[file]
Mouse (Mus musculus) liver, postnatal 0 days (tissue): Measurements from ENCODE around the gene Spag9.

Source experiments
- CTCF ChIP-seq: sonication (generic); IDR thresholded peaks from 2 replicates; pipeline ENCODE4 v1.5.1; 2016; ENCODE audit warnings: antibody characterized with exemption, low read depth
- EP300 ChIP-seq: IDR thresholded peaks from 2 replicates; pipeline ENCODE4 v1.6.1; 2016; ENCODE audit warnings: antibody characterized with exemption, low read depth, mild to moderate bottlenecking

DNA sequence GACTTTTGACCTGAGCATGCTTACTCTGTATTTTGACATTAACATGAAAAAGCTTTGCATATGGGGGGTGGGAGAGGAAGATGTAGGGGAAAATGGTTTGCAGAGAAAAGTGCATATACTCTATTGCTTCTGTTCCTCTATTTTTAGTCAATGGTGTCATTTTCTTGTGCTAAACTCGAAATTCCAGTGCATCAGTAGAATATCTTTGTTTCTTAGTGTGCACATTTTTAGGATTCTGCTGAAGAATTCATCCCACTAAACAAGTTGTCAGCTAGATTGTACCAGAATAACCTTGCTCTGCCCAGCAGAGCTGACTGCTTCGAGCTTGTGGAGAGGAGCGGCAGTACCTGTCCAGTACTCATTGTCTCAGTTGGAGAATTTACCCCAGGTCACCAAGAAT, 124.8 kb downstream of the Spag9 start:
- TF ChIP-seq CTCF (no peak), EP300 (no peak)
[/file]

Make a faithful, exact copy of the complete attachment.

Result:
Mouse (Mus musculus) liver, postnatal 0 days (tissue): Measurements from ENCODE around the gene Spag9.

Source experiments
- CTCF ChIP-seq: sonication (generic); IDR thresholded peaks from 2 replicates; pipeline ENCODE4 v1.5.1; 2016; ENCODE audit warnings: antibody characterized with exemption, low read depth
- EP300 ChIP-seq: IDR thresholded peaks from 2 replicates; pipeline ENCODE4 v1.6.1; 2016; ENCODE audit warnings: antibody characterized with exemption, low read depth, mild to moderate bottlenecking

DNA sequence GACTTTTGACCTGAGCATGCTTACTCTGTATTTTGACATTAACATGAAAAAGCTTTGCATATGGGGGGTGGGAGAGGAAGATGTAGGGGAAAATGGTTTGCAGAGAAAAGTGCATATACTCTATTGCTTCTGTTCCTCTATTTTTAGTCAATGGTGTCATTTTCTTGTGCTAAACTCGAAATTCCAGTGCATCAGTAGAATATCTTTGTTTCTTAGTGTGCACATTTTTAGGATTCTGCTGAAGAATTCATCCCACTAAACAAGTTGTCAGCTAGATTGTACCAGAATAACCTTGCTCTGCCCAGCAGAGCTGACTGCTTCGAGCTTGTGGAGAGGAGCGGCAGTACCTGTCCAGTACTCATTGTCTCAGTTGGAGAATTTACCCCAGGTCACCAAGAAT, 124.8 kb downstream of the Spag9 start:
- TF ChIP-seq CTCF (no peak), EP300 (no peak)